All Blacks target Cooper, and it pays off
Updated: October 16, 2011, 09:23
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AUCKLAND, New Zealand(AP) The main recurring question of the pre-match phase answered itself with the first act of the World Cup semifinal between the two leading teams in rugby.
Yes, Quade Cooper was affected by the pressure and close scrutiny of his decision to turn his back on his native New Zealand and play for Australia, something he was reminded of with boos and jeers every time he touched the ball, and the cheers for his every mistake.
Cooper took the kickoff in front of 60,087 fans at Eden Park, and put it out on the full. It started a period of seven minutes when the Australians didn't get into the attacking half. The Australians were never really in contention in a 20-6 loss.
The 23-year-old Cooper thought the experience would do him good.
"The first thing is the obvious one: everyone was trying to get at me personally,'' he said. "I definitely think I'm going to be better off for it. The way everybody came at me from all angles, whether it be media, the crowd, trying to make a big buzz out of it - I got used to it and I think I drew a lot of confidence out of it.
"I'm sure this will come around again and I'll be better off for it.''
He didn't take offense at his treatment by the crowd, either.
"It's been the case throughout the whole tournament, from the minute I stepped off the plane to the minute I'll get on the plane,'' he said. "I'm not in a position to point fingers about that and have a cry about it, mate.
"It's there, it's going to happen and it has happened. It was just about getting on and doing the best I could for my team. I feel I did that.''
Robbie Deans, a former New Zealand All Blacks fullback who took over as Australia coach in 2008, put a lot of faith in the mercurial Cooper to direct a young, talented backline against the best in the business. He failed in back-to-back matches.
The Australians scrambled to cover for his errors in the 11-9 quarterfinal win over defending champion South Africa last week. This time, there was nowhere to hide him in the first half.
The flashes of individual brilliance that were hallmarks of his season as he helped guide the Queensland Reds to the Super 15 title, and in patches in the series-deciding Tri-Nations victory over the All Blacks in August, deserted him almost entirely on Sunday.
The All Blacks targeted him all night, whether he was attacking or defending. They found their mark.
After his kickoff error, he fumbled a high ball, knocking on and giving possession back to New Zealand which eventually led to a penalty on the 40-meter line - lucky for him, Weepu missed his third shot at goal and it didn't cost him too badly.
He cleanly took a high kick which his opposite number Aaron Cruden directed at him deep on the right wing in the 25th, then was smashed by Richard Kahui the moment he hit the ground.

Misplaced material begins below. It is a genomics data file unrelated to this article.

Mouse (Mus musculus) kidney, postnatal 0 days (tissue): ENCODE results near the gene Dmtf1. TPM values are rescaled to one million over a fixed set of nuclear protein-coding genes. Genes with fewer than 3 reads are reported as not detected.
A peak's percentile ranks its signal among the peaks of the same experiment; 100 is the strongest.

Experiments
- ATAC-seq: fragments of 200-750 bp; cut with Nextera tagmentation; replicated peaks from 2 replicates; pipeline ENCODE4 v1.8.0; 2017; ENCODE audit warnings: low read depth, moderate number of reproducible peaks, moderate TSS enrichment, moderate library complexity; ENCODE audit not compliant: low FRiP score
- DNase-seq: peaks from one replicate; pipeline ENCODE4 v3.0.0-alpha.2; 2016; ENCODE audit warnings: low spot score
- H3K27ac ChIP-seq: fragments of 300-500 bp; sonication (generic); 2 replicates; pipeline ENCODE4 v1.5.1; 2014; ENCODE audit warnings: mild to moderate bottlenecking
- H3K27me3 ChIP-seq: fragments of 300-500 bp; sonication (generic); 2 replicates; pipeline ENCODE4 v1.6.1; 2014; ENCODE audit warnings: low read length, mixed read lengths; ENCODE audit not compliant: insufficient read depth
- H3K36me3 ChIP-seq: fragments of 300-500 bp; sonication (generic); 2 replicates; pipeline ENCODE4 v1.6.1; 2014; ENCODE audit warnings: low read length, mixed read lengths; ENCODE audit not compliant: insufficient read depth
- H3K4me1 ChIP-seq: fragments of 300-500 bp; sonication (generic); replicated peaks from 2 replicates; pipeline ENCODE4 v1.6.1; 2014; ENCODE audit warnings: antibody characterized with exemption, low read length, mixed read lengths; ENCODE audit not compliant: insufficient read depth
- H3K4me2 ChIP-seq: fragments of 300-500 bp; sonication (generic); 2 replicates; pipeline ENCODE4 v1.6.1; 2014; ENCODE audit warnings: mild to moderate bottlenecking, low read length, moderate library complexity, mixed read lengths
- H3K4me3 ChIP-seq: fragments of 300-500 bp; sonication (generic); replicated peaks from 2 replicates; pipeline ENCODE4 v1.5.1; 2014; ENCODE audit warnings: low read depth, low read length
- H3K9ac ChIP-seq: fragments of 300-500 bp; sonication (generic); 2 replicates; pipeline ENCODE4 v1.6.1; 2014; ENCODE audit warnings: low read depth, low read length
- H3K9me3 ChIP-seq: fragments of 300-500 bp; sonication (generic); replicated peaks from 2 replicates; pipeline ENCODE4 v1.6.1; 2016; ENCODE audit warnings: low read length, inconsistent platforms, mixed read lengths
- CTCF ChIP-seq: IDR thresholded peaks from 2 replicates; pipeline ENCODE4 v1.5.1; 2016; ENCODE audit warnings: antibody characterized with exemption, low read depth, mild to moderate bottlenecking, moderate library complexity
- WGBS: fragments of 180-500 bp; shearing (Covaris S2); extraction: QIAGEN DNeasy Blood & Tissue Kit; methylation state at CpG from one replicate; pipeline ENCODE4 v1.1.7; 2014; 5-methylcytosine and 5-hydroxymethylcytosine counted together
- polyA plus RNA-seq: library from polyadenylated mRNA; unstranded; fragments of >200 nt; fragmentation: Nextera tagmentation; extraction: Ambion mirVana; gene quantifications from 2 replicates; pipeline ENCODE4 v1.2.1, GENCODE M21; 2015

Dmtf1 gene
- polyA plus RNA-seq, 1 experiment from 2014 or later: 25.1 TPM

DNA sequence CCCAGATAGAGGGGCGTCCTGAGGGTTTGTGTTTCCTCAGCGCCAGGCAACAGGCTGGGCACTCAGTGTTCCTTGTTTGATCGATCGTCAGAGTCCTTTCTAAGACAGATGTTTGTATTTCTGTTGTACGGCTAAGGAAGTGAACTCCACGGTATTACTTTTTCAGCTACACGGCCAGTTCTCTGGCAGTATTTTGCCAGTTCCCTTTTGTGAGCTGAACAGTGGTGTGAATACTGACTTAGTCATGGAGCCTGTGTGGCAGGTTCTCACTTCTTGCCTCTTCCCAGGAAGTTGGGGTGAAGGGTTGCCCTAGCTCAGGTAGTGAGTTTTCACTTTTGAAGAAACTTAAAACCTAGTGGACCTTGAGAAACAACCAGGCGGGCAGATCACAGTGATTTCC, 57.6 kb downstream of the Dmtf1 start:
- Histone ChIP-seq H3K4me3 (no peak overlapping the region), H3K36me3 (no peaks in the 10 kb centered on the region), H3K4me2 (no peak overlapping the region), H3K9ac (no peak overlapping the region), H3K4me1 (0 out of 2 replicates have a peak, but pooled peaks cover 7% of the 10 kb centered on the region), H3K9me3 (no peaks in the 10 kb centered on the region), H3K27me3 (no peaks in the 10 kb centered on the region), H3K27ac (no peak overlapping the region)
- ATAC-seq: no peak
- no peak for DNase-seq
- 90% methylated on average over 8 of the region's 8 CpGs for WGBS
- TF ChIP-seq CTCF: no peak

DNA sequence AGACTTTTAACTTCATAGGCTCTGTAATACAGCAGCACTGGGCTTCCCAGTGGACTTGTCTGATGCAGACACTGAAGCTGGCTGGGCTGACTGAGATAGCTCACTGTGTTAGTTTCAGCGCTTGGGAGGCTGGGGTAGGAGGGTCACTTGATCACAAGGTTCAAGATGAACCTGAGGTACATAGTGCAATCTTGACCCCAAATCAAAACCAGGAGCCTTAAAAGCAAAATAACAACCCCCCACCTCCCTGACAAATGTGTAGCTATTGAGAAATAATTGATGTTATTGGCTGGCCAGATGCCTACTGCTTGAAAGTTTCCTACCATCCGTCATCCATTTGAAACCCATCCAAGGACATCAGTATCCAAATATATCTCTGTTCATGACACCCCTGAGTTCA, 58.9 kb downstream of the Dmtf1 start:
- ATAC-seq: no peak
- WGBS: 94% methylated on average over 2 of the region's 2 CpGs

He tried a chip and chase in the 26th, but only succeeded in giving possession back to New Zealand.
Two phases later, after the Australians had earned a turnover, he put another kick into touch on the full.
He settled his nerves with a well taken dropped goal in the 32nd to close the margin to five points, but it wasn't the full reward for Australia's rare foray into the New Zealand quarter.
In the second half, he was steadily grew more confident but was still unable to ignite the freewheeling attack that Australia needed to break the All Blacks defense. The final indignity, Cooper's friend Sonny Bill Williams dropped him with a shoulder charge with four minutes remaining, earning a yellow card in the process.
Berrick Barnes, who came on in midfield in the second half, said Cooper was a marked man.
The All Blacks "obviously targeted him and they targeted him pretty well,'' Barnes said. "Everyone singles him out, they have the whole time, but as a team we weren't there tonight.''
Cooper said he wouldn't be put off by the experience.
"I am who I am, I'm going to play the way that I play, and whether you like it or not that's me,'' he said. "I never walk off the field with any regrets.
"Everyone's pretty down from losing a semifinal in a World Cup. For a lot of the boys it was their first World Cup and I don't think it will be their last. I guess, looking to the future now, we can't get this game back but we can look forward to what's to come.''
All Blacks coach Graham Henry said the boos directed by New Zealanders at Cooper would cease when he earned their respect.
"I think Quade has brought a wee bit on himself as you probably realize,'' Henry said, reflecting on Cooper's previous niggling of All Blacks captain Richie McCaw. "He's got a few miles to make up and he probably made up a bit tonight.
"But I think you've got to earn that respect. He lost some of that respect for his actions in previous test matches, that's natural. But he tried very hard tonight and kept his nose clean tonight and he gained some respect.''